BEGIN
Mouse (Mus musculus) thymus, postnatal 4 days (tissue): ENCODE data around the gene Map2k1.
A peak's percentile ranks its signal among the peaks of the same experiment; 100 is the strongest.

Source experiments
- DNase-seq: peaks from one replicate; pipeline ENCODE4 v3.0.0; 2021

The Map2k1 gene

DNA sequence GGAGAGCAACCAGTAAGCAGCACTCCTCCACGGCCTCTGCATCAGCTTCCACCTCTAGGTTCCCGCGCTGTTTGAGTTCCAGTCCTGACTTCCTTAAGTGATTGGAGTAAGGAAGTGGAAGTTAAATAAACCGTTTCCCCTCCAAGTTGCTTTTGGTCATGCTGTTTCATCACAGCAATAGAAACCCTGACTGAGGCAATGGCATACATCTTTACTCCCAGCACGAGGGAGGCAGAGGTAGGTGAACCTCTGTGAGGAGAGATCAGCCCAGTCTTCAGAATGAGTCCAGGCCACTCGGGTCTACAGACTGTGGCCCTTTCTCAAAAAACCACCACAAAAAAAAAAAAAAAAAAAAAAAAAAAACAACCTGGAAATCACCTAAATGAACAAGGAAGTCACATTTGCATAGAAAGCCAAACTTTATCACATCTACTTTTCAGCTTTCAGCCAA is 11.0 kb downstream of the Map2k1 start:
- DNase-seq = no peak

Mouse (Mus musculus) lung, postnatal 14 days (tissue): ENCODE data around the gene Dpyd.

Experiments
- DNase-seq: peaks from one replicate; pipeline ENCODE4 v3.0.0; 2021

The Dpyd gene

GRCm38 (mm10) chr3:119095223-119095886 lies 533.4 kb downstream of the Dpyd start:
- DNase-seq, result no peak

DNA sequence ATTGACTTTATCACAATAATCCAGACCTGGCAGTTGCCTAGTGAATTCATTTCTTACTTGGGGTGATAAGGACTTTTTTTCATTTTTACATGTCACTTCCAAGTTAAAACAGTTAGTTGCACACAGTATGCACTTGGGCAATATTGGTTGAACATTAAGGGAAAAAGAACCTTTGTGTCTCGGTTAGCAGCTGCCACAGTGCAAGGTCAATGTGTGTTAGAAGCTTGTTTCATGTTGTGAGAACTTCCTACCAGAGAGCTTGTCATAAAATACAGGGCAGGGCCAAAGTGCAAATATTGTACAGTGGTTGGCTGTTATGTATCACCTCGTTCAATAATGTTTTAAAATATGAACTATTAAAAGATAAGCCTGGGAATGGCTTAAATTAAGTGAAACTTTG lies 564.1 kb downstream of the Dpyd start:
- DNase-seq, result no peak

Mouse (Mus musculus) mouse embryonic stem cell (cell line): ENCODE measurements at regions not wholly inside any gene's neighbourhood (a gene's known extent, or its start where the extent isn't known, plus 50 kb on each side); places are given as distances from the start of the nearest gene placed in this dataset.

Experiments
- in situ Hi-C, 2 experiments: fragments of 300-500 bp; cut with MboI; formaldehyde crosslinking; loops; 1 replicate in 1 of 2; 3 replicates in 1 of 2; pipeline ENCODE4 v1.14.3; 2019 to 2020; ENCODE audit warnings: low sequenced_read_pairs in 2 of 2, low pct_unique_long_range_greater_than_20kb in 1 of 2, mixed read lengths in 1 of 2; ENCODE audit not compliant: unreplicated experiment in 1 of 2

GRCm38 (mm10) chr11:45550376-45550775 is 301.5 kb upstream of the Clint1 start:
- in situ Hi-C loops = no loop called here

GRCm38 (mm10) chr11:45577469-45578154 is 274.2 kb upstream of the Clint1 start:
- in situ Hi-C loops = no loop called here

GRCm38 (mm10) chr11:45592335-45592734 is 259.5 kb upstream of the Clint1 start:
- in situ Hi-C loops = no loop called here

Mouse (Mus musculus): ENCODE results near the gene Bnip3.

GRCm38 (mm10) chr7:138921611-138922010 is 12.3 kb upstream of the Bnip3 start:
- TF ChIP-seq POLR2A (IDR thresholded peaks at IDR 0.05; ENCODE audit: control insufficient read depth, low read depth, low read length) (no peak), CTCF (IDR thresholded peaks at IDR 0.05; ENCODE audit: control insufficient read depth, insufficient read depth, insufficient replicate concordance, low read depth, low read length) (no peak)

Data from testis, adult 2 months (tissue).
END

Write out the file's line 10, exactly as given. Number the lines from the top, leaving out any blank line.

- DNase-seq: peaks from one replicate; pipeline ENCODE4 v3.0.0; 2021